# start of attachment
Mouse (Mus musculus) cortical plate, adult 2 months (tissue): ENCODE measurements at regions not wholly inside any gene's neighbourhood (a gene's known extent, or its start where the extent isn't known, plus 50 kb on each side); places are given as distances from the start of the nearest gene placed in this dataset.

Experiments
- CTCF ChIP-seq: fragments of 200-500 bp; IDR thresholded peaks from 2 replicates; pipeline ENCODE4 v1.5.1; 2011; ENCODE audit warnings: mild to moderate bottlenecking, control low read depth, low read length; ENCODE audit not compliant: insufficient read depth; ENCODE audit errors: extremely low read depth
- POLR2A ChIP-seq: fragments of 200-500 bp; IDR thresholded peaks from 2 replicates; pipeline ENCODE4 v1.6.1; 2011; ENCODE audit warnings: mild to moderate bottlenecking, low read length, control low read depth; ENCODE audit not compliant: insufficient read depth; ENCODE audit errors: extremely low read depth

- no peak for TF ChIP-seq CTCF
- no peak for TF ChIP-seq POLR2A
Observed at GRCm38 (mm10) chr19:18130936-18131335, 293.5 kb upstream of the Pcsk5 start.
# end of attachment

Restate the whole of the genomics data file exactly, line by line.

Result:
Mouse (Mus musculus) cortical plate, adult 2 months (tissue): ENCODE measurements at regions not wholly inside any gene's neighbourhood (a gene's known extent, or its start where the extent isn't known, plus 50 kb on each side); places are given as distances from the start of the nearest gene placed in this dataset.

Experiments
- CTCF ChIP-seq: fragments of 200-500 bp; IDR thresholded peaks from 2 replicates; pipeline ENCODE4 v1.5.1; 2011; ENCODE audit warnings: mild to moderate bottlenecking, control low read depth, low read length; ENCODE audit not compliant: insufficient read depth; ENCODE audit errors: extremely low read depth
- POLR2A ChIP-seq: fragments of 200-500 bp; IDR thresholded peaks from 2 replicates; pipeline ENCODE4 v1.6.1; 2011; ENCODE audit warnings: mild to moderate bottlenecking, low read length, control low read depth; ENCODE audit not compliant: insufficient read depth; ENCODE audit errors: extremely low read depth

- no peak for TF ChIP-seq CTCF
- no peak for TF ChIP-seq POLR2A
Observed at GRCm38 (mm10) chr19:18130936-18131335, 293.5 kb upstream of the Pcsk5 start.